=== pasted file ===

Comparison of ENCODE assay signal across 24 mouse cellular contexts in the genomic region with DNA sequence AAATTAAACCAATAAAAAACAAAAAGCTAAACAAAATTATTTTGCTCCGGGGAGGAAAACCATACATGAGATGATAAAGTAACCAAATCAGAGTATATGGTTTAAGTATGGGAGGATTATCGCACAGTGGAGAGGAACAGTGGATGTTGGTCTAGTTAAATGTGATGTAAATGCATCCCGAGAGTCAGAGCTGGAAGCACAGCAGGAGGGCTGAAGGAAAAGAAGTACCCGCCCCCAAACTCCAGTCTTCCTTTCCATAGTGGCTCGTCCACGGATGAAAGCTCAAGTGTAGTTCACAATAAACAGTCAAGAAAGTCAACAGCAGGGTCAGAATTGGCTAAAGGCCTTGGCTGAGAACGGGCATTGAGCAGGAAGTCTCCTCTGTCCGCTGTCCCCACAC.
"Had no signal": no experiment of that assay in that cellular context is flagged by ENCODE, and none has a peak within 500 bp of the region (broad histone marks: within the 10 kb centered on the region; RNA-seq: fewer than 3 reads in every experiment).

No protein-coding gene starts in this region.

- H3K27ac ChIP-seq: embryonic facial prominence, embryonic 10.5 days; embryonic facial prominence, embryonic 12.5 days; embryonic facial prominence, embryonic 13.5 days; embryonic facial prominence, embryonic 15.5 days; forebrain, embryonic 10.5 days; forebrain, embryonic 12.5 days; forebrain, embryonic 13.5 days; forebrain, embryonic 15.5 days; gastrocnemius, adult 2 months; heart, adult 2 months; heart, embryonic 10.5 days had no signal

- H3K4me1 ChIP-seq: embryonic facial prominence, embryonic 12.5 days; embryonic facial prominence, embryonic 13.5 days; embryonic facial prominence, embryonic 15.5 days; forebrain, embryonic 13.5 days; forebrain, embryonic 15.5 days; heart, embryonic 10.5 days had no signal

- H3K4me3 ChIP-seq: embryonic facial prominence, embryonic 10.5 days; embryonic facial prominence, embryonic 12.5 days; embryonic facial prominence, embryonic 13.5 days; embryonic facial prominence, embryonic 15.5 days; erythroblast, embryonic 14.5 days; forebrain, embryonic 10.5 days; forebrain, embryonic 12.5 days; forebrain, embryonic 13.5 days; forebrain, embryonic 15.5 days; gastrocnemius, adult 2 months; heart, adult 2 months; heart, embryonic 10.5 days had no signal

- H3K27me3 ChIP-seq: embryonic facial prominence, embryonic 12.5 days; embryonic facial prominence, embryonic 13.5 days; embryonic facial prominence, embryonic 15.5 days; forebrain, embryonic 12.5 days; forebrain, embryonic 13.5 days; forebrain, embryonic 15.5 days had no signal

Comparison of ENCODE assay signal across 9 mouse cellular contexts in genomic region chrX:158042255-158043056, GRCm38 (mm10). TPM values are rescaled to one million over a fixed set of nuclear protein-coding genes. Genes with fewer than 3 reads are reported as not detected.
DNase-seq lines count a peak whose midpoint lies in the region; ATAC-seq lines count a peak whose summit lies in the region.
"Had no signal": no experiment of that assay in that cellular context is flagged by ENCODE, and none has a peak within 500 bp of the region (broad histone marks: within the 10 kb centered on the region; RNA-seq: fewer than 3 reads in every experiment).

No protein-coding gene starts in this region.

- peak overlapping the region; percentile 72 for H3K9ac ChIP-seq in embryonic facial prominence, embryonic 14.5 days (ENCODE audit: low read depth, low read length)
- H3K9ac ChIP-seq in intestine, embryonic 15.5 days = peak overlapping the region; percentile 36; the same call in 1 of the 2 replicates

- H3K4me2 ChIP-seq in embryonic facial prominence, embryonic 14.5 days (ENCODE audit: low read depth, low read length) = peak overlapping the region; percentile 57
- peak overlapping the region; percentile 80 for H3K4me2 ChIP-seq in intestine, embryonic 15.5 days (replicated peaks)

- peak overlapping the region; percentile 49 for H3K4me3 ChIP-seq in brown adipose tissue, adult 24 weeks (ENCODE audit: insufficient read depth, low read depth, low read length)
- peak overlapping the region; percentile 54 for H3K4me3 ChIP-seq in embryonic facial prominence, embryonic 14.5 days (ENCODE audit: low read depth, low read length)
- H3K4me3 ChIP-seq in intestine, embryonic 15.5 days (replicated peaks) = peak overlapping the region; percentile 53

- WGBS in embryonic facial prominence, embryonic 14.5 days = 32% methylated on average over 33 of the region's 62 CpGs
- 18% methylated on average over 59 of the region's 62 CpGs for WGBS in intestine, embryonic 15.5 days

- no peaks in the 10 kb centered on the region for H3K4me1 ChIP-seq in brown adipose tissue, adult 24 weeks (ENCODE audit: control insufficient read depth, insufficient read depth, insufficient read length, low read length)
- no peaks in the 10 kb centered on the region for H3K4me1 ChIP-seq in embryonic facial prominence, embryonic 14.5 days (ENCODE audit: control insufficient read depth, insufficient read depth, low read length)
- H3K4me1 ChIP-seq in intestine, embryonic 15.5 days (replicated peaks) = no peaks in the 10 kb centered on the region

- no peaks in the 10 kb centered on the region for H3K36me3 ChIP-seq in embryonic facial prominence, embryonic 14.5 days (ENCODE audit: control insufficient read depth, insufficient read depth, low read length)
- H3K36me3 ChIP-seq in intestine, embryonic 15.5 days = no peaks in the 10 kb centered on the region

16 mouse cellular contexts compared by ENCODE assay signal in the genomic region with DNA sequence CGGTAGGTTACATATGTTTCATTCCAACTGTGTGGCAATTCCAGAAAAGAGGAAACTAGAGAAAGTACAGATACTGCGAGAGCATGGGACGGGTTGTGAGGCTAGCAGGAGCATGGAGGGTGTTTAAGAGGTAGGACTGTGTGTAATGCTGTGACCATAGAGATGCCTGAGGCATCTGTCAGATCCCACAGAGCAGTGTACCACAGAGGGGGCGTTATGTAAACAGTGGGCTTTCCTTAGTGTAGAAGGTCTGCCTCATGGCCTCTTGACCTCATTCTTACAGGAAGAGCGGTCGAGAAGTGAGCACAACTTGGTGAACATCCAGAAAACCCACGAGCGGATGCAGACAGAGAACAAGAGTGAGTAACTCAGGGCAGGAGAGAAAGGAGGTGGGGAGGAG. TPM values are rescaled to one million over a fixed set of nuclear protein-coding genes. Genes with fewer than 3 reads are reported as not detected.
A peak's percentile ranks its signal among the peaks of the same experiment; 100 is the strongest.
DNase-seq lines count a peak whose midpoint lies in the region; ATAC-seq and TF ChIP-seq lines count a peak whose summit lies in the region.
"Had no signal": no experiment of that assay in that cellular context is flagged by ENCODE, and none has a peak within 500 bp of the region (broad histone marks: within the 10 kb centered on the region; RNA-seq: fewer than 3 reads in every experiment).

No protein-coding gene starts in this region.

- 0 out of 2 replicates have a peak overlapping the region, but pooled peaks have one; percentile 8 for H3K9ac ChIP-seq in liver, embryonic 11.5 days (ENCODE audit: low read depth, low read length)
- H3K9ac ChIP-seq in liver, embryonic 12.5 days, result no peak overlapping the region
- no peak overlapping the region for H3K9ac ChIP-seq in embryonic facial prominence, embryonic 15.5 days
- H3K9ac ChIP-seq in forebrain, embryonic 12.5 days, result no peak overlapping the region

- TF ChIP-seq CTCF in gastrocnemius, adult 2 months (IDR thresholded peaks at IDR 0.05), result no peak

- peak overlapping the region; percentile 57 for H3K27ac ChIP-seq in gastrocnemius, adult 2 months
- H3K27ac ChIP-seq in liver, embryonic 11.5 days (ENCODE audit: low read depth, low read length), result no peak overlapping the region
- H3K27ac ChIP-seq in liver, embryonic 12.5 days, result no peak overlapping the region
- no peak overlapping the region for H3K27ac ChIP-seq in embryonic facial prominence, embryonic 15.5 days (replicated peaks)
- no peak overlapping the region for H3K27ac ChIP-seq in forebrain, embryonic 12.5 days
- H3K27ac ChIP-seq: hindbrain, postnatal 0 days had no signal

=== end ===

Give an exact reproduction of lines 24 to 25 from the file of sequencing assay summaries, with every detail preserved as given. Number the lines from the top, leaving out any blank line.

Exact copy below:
- no peaks in the 10 kb centered on the region for H3K36me3 ChIP-seq in embryonic facial prominence, embryonic 14.5 days (ENCODE audit: control insufficient read depth, insufficient read depth, low read length)
- H3K36me3 ChIP-seq in intestine, embryonic 15.5 days = no peaks in the 10 kb centered on the region